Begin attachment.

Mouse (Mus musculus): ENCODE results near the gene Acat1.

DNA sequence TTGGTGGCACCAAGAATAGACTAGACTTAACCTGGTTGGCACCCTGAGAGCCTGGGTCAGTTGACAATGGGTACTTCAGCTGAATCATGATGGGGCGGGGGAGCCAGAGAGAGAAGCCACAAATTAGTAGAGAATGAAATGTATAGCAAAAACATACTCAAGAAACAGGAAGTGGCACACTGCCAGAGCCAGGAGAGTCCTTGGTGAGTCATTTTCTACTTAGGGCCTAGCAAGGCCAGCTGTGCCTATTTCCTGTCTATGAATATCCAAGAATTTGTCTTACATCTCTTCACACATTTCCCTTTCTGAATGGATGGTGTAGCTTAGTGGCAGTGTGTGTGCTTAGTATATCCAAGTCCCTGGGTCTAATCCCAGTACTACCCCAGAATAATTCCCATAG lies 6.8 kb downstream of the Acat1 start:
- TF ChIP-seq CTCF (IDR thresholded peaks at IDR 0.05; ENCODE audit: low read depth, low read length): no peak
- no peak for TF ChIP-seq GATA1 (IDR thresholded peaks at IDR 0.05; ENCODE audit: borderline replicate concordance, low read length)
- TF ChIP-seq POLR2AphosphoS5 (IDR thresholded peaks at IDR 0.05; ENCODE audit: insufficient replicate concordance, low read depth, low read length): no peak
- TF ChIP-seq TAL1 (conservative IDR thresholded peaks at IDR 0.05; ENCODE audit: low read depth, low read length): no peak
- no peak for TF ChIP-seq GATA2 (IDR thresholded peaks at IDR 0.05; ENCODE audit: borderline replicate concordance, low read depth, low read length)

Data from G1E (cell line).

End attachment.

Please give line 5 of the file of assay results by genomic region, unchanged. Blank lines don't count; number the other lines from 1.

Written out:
- TF ChIP-seq POLR2AphosphoS5 (IDR thresholded peaks at IDR 0.05; ENCODE audit: insufficient replicate concordance, low read depth, low read length): no peak